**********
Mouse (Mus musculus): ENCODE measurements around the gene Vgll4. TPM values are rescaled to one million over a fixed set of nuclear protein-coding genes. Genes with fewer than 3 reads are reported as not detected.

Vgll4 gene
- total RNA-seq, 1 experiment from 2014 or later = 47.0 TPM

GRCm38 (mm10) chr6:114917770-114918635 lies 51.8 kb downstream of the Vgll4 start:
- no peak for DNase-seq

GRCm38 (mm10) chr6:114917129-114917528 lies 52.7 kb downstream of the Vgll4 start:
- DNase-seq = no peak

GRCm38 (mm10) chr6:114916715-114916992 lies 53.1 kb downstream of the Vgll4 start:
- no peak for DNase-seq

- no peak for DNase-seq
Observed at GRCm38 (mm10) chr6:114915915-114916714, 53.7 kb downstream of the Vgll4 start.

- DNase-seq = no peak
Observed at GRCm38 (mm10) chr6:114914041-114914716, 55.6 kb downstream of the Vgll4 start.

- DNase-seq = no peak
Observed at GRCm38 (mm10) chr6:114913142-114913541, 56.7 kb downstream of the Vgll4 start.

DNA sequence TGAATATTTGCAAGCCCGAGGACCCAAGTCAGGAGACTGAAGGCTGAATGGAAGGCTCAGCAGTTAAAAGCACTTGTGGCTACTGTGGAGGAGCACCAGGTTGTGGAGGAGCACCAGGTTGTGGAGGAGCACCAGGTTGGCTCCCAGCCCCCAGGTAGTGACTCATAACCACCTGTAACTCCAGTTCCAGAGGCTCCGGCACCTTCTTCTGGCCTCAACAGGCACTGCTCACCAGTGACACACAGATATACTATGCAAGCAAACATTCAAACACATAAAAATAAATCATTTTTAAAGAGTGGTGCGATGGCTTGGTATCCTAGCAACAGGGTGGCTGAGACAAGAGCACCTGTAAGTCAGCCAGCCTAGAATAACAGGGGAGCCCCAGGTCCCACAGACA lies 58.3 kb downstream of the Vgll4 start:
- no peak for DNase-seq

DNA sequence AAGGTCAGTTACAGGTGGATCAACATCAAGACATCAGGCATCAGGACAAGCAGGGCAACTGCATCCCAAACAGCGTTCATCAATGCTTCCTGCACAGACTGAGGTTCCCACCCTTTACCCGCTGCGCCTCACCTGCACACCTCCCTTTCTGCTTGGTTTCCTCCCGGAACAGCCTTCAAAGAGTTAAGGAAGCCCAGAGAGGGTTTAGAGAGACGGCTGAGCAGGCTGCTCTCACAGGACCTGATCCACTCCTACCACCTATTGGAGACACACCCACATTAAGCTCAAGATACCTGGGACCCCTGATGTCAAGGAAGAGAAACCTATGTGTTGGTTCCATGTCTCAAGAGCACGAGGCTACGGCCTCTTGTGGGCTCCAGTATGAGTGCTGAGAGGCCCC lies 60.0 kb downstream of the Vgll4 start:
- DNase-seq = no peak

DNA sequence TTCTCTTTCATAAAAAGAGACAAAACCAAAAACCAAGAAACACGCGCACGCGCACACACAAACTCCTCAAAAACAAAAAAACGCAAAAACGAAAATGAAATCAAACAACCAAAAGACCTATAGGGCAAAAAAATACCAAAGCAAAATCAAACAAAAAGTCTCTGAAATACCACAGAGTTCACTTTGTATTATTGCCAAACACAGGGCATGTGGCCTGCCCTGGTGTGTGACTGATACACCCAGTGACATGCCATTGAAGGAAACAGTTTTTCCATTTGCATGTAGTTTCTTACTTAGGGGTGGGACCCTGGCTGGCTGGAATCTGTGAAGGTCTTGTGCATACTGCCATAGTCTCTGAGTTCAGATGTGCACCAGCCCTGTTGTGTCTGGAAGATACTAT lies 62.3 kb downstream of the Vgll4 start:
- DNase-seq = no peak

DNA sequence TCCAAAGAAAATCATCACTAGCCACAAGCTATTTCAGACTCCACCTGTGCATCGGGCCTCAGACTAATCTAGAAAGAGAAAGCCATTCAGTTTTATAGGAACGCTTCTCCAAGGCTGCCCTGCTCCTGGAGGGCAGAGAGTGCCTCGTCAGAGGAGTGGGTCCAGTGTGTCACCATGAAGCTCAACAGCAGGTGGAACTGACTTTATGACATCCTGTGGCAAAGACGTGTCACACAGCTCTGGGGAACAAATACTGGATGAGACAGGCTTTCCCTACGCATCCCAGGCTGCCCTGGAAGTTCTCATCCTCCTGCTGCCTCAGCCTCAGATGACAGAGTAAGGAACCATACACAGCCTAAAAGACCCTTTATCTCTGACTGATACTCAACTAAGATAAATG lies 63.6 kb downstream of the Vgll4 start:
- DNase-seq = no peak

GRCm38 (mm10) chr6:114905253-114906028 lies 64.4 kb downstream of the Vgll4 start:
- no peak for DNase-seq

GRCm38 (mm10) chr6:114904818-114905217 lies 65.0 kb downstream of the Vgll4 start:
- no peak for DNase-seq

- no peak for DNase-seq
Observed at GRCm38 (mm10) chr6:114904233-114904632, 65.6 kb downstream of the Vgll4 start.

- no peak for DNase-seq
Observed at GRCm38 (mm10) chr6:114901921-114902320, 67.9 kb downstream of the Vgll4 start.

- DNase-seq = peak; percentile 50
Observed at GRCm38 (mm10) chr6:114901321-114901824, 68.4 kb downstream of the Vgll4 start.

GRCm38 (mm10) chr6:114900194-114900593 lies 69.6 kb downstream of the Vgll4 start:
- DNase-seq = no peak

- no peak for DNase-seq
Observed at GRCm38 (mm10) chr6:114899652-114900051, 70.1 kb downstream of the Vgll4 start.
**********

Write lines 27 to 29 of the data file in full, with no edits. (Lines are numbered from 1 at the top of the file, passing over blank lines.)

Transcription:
- no peak for DNase-seq

- no peak for DNase-seq
Observed at GRCm38 (mm10) chr6:114904233-114904632, 65.6 kb downstream of the Vgll4 start.